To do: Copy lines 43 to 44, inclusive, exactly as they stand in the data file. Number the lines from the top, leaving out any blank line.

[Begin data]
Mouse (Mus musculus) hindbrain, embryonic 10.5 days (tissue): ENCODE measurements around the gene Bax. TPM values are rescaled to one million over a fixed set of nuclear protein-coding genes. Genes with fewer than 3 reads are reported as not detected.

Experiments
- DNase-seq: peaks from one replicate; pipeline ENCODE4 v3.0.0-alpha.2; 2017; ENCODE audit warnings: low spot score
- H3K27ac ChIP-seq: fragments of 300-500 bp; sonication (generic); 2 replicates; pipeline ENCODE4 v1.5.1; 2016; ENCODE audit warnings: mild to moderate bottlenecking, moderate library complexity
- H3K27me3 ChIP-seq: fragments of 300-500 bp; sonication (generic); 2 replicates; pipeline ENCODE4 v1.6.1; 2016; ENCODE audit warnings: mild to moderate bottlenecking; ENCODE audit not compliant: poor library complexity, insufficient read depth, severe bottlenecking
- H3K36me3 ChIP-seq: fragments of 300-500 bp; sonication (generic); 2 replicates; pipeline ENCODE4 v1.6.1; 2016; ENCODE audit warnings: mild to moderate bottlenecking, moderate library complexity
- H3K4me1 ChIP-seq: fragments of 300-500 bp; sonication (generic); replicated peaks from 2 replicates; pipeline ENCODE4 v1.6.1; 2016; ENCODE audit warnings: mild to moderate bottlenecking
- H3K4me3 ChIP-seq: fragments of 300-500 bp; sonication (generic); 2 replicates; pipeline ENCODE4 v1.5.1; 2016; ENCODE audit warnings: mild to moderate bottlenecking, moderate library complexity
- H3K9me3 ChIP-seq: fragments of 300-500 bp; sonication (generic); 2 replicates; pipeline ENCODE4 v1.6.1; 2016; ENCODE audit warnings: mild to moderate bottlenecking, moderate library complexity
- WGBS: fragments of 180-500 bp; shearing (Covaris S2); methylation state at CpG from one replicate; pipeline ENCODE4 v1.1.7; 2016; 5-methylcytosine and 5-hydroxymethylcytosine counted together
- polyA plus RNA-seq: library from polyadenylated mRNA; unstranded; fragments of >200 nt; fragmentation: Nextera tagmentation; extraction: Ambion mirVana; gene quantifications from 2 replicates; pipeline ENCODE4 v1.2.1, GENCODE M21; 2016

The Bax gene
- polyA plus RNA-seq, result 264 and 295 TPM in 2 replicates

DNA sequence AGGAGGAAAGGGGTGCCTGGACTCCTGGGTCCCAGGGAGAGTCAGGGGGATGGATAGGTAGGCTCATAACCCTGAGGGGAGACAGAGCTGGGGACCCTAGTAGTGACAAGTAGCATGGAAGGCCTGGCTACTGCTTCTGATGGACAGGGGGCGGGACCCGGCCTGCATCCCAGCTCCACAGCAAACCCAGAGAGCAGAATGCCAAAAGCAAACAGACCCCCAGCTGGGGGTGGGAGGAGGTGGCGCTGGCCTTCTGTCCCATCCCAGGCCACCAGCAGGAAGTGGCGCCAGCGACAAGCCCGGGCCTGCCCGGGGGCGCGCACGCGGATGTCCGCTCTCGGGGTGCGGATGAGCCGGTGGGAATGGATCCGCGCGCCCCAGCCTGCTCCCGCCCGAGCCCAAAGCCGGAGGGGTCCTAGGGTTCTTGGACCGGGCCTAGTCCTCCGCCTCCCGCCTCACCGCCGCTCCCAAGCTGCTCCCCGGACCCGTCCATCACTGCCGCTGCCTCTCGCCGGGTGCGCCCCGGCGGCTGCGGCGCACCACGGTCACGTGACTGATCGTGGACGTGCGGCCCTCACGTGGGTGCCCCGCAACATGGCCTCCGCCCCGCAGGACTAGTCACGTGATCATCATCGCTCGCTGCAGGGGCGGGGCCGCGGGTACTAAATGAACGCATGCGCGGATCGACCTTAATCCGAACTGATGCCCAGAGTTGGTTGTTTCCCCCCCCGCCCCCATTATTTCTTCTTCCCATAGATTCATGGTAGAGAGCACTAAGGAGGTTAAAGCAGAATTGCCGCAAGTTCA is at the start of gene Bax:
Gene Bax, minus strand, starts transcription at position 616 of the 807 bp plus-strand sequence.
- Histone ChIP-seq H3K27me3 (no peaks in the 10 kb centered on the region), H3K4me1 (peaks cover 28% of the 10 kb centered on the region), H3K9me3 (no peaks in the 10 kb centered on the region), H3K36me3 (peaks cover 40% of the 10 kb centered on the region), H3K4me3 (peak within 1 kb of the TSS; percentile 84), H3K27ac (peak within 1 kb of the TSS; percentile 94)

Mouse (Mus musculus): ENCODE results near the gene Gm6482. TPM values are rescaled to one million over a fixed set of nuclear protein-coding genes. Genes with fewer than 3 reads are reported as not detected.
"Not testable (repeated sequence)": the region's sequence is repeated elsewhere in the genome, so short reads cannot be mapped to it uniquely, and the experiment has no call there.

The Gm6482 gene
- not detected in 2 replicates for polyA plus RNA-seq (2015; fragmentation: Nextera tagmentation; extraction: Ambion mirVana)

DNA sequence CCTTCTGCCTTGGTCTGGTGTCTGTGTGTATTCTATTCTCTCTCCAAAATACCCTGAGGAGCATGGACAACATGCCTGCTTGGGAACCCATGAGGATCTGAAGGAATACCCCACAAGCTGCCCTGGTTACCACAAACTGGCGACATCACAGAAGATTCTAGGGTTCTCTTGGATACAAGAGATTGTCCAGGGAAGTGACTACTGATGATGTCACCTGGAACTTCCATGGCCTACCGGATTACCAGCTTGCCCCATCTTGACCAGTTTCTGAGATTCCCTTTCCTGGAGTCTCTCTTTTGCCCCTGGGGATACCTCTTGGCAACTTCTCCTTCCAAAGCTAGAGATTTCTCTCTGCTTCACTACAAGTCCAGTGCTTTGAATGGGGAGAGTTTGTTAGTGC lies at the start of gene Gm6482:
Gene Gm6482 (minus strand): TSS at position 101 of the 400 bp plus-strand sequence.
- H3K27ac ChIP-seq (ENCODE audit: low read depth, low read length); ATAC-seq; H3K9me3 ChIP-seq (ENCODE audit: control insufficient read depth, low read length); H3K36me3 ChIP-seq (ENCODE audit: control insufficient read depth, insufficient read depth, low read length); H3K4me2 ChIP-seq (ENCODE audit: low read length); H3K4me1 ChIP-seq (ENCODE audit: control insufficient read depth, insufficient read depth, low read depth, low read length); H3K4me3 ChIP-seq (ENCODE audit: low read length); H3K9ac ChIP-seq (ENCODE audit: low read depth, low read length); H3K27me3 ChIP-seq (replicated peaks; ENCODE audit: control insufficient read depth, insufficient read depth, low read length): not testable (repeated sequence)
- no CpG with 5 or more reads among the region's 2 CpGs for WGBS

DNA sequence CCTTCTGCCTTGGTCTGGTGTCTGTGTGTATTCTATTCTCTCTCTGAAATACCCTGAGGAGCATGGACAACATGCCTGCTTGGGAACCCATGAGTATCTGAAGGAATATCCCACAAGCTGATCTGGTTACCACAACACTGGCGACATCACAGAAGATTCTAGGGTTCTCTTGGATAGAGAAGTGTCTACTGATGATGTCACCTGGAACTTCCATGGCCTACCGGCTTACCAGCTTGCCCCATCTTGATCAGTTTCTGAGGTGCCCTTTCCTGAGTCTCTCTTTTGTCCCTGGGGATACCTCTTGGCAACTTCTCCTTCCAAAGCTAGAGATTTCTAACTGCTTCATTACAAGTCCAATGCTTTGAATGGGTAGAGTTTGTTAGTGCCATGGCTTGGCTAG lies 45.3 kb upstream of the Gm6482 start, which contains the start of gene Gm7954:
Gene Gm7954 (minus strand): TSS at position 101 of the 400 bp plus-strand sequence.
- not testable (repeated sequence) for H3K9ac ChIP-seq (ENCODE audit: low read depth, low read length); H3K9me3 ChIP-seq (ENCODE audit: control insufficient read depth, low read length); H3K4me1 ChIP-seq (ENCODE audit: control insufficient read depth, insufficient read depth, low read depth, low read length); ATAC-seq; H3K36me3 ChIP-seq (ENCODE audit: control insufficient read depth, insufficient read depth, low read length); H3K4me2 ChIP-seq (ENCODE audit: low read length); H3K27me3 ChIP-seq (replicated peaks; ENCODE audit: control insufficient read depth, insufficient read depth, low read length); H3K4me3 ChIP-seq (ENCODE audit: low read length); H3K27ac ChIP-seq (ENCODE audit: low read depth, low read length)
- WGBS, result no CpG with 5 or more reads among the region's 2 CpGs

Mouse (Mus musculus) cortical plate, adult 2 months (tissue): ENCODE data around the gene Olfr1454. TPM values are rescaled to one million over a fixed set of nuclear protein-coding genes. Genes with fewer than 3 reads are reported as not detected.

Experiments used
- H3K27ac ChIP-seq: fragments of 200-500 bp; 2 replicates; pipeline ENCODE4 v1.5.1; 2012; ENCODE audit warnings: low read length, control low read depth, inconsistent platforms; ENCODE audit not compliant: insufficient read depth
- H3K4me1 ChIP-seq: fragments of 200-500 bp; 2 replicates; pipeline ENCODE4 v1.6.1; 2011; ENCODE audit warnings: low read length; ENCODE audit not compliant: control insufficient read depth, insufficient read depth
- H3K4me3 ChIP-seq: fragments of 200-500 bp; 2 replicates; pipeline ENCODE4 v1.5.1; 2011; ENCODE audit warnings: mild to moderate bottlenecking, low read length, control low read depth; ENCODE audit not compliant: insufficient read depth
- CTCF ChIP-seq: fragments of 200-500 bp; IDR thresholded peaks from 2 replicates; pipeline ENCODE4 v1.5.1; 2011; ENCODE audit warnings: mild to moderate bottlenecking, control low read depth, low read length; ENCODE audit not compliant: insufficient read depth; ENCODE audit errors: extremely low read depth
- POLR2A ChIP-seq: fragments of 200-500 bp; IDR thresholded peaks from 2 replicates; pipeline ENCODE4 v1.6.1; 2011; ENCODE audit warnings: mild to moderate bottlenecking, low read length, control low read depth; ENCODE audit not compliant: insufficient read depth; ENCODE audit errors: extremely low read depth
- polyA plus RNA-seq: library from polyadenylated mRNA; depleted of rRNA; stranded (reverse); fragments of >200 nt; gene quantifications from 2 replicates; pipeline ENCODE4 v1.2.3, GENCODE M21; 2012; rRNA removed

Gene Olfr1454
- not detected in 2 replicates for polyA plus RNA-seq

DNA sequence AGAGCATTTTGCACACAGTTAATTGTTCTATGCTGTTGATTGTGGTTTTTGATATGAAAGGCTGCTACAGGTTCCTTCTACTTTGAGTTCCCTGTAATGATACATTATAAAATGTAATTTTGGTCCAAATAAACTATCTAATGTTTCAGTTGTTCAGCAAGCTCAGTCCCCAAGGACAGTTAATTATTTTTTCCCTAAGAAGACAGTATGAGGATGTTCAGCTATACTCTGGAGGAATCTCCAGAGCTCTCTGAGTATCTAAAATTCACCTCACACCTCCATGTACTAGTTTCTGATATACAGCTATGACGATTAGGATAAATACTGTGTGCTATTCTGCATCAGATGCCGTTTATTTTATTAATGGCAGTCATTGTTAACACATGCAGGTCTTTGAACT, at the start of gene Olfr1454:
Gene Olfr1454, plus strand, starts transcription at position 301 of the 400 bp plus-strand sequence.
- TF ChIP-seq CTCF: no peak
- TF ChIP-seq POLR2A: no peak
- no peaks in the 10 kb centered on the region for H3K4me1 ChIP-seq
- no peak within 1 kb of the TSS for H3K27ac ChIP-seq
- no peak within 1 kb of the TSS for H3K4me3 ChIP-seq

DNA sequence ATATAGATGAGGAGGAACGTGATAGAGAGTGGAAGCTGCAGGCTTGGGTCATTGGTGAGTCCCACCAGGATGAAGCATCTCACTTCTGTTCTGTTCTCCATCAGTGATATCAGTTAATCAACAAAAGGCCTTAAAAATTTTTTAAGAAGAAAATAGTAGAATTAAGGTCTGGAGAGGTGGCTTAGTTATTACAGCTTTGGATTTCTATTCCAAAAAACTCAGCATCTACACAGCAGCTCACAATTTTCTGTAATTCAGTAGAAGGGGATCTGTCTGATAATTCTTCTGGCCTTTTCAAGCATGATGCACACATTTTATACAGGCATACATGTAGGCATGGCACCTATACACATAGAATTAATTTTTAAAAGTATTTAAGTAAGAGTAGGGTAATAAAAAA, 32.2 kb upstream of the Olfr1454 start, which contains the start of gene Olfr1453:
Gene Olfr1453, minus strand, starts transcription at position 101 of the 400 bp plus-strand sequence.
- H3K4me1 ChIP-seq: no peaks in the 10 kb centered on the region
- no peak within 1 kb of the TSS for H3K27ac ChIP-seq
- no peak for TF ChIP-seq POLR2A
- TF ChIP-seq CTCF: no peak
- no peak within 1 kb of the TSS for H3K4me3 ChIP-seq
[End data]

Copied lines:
- no peaks in the 10 kb centered on the region for H3K4me1 ChIP-seq
- no peak within 1 kb of the TSS for H3K27ac ChIP-seq